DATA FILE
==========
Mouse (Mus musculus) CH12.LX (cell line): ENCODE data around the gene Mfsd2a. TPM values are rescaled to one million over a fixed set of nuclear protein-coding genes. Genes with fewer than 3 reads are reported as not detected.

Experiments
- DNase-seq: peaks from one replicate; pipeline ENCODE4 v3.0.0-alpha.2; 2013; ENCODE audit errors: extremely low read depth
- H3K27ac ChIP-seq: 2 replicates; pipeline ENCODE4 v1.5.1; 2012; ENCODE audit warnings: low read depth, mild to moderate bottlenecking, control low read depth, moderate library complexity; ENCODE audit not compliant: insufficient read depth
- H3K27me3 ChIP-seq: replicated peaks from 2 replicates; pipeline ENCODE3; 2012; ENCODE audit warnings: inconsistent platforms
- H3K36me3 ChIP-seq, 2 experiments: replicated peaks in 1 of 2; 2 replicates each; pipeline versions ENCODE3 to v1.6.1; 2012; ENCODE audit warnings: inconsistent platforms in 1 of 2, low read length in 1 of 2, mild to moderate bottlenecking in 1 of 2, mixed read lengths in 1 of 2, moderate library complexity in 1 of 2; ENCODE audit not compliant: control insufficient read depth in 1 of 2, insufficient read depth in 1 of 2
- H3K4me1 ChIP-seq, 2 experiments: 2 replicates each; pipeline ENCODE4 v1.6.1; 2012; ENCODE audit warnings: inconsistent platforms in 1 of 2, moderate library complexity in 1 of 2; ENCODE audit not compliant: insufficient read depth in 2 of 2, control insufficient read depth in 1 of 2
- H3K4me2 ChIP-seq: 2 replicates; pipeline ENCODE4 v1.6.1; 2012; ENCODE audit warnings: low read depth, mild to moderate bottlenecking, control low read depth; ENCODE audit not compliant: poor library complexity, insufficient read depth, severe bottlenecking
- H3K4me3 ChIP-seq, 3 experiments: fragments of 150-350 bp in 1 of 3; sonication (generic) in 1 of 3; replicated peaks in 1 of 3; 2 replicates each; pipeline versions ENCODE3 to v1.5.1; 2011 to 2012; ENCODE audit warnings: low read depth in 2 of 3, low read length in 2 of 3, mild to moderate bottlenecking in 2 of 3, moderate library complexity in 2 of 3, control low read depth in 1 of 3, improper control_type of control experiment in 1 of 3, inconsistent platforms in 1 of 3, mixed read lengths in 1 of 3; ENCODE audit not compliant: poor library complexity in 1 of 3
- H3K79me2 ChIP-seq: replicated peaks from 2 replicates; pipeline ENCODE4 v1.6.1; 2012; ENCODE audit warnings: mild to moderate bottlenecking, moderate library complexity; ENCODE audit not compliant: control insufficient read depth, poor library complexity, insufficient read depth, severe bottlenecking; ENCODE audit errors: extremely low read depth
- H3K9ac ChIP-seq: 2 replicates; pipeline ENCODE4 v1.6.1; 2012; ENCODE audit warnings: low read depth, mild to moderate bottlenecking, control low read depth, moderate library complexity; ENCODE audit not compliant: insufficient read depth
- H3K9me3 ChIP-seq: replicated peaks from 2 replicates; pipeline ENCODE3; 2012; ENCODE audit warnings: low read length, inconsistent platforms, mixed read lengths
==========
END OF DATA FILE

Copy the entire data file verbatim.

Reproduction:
Mouse (Mus musculus) CH12.LX (cell line): ENCODE data around the gene Mfsd2a. TPM values are rescaled to one million over a fixed set of nuclear protein-coding genes. Genes with fewer than 3 reads are reported as not detected.

Experiments
- DNase-seq: peaks from one replicate; pipeline ENCODE4 v3.0.0-alpha.2; 2013; ENCODE audit errors: extremely low read depth
- H3K27ac ChIP-seq: 2 replicates; pipeline ENCODE4 v1.5.1; 2012; ENCODE audit warnings: low read depth, mild to moderate bottlenecking, control low read depth, moderate library complexity; ENCODE audit not compliant: insufficient read depth
- H3K27me3 ChIP-seq: replicated peaks from 2 replicates; pipeline ENCODE3; 2012; ENCODE audit warnings: inconsistent platforms
- H3K36me3 ChIP-seq, 2 experiments: replicated peaks in 1 of 2; 2 replicates each; pipeline versions ENCODE3 to v1.6.1; 2012; ENCODE audit warnings: inconsistent platforms in 1 of 2, low read length in 1 of 2, mild to moderate bottlenecking in 1 of 2, mixed read lengths in 1 of 2, moderate library complexity in 1 of 2; ENCODE audit not compliant: control insufficient read depth in 1 of 2, insufficient read depth in 1 of 2
- H3K4me1 ChIP-seq, 2 experiments: 2 replicates each; pipeline ENCODE4 v1.6.1; 2012; ENCODE audit warnings: inconsistent platforms in 1 of 2, moderate library complexity in 1 of 2; ENCODE audit not compliant: insufficient read depth in 2 of 2, control insufficient read depth in 1 of 2
- H3K4me2 ChIP-seq: 2 replicates; pipeline ENCODE4 v1.6.1; 2012; ENCODE audit warnings: low read depth, mild to moderate bottlenecking, control low read depth; ENCODE audit not compliant: poor library complexity, insufficient read depth, severe bottlenecking
- H3K4me3 ChIP-seq, 3 experiments: fragments of 150-350 bp in 1 of 3; sonication (generic) in 1 of 3; replicated peaks in 1 of 3; 2 replicates each; pipeline versions ENCODE3 to v1.5.1; 2011 to 2012; ENCODE audit warnings: low read depth in 2 of 3, low read length in 2 of 3, mild to moderate bottlenecking in 2 of 3, moderate library complexity in 2 of 3, control low read depth in 1 of 3, improper control_type of control experiment in 1 of 3, inconsistent platforms in 1 of 3, mixed read lengths in 1 of 3; ENCODE audit not compliant: poor library complexity in 1 of 3
- H3K79me2 ChIP-seq: replicated peaks from 2 replicates; pipeline ENCODE4 v1.6.1; 2012; ENCODE audit warnings: mild to moderate bottlenecking, moderate library complexity; ENCODE audit not compliant: control insufficient read depth, poor library complexity, insufficient read depth, severe bottlenecking; ENCODE audit errors: extremely low read depth
- H3K9ac ChIP-seq: 2 replicates; pipeline ENCODE4 v1.6.1; 2012; ENCODE audit warnings: low read depth, mild to moderate bottlenecking, control low read depth, moderate library complexity; ENCODE audit not compliant: insufficient read depth
- H3K9me3 ChIP-seq: replicated peaks from 2 replicates; pipeline ENCODE3; 2012; ENCODE audit warnings: low read length, inconsistent platforms, mixed read lengths